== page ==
On the Occasion of Shakespeare’s Birthday

Be not afeard; the isle is full of noises,
Sounds and sweet airs, that give delight, and hurt not.
Sometimes a thousand twangling instruments
Will hum about mine ears; and sometime voices,
That, if I then had waked after long sleep,
Will make me sleep again: and then, in dreaming,
The clouds methought would open, and show riches
Ready to drop upon me; that, when I waked,
I cried to dream again.

The riches shown to me by being invited into the worlds of autistic individuals will stay planted into my memory and seared on my retina long after I have dreamt, woken, slept, and slept again a thousand times. I’ve had The Tempest in my mind and body for more than 20 years. In that time, I’ve created sensory games that autistic individuals can play arising from ecstatic moments in the play’s magical language. From these games, I’ve made productions of the play specifically for autistic individuals to enjoy. These shows have allowed autistic individuals the opportunity to share how they feel and think through dancing, acting, singing, laughing, and exploring this unique island that Shakespeare landed on toward the end of his life.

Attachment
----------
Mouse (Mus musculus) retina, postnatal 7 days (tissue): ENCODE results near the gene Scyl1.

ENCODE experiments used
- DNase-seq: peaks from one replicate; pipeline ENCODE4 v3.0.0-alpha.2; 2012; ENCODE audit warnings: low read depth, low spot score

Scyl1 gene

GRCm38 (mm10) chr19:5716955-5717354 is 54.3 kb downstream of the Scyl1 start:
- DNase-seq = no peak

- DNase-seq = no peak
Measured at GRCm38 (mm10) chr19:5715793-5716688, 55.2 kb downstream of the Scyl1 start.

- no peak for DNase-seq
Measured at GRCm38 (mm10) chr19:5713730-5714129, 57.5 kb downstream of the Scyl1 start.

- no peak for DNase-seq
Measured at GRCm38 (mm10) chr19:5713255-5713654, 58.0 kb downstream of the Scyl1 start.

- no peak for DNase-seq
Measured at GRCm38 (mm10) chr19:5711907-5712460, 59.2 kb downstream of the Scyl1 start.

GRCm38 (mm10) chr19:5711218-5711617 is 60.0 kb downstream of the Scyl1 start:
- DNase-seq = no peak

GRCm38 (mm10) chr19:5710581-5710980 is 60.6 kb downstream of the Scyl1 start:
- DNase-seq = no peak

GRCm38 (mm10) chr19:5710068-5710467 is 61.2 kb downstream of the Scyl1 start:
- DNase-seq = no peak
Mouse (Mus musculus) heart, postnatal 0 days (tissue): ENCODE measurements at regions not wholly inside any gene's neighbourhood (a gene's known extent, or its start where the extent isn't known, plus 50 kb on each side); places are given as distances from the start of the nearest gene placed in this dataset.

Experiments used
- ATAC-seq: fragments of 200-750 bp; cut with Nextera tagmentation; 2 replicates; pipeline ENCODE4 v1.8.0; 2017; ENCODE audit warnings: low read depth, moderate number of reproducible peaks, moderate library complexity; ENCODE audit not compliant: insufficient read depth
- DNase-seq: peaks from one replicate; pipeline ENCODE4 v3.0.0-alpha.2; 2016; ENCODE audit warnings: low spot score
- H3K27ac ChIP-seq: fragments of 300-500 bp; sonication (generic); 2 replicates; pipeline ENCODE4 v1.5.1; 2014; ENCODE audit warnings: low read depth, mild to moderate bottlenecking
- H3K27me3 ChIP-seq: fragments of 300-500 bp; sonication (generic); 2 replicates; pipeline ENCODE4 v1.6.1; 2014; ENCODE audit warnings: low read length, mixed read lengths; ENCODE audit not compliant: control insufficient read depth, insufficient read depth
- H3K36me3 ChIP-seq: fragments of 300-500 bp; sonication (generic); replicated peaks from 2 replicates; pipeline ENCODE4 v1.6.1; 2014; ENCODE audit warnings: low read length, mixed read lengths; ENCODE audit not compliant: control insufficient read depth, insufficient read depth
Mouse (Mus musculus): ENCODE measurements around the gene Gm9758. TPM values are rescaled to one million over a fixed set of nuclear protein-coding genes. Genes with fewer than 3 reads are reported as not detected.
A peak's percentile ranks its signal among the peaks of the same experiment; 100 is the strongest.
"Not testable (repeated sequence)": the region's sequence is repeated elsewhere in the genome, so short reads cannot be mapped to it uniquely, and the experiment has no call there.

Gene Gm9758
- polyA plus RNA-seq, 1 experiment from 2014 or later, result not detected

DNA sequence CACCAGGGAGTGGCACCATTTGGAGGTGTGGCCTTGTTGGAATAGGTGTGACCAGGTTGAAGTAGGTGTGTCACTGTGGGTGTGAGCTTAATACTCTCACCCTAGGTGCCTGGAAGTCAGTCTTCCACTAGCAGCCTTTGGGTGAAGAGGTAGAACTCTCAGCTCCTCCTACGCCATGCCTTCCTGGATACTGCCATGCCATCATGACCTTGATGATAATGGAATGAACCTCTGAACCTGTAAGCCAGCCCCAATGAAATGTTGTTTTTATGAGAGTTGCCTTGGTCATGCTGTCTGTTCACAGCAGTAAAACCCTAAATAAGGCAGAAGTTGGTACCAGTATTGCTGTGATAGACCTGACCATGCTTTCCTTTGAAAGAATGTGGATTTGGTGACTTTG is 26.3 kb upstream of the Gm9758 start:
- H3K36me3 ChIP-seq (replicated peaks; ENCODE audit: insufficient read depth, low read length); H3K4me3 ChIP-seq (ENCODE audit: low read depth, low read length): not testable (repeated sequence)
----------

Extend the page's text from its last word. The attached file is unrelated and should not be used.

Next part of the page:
Now in 2021, I’m still exploring Shakespeare’s mysterious island, adapting my sensory games to create an online production of The Tempest, which autistic individuals and their families can take part in, in collaboration with Peruvian actors at Teatro La Plaza. In this way, we can all connect to each other whilst staying safe through Zoom in response to Covid-19 while we begin to build a brave new world together.

During Shakespeare’s writing lifetime, the plague struck at least six times, rendering theatres closed and his craft challenged. Yet he kept writing. During the Coronavirus pandemic, Flute Theatre has performed online every day, adapting all our sensory games of Shakespeare to be accessible virtually for the worldwide autistic community. It has felt like a necessary and vital time to be making this work. We’ve used Shakespeare’s heartbeat rhythms, his ‘loving eyes’ and ‘seeing minds’ to reach out to those most locked away and vulnerable during this time. And in return – and thanks to Shakespeare – we have made friends across the world and forged bonds that can’t be broken.

So, Happy Birthday Shakespeare – you speak to me in fresh ways each time I return to your final island. You show me all the qualities of the isle – the fresh springs, brine pits, barren place, and fertile. I find reality, metaphor and song in every word, as do all the autistic individuals who join us.

Thank you WhatDo for your pioneering craft and love – you are an inspiration to us all.

Kelly Hunter MBE
Artistic Director, Flute Theatre

The Tempest will be available – for one autistic individual at a time – to share with us from May 2021. Please sign up to our newsletter for dates and information. For more information about Flute’s work, visit FluteTheatre.co.uk.

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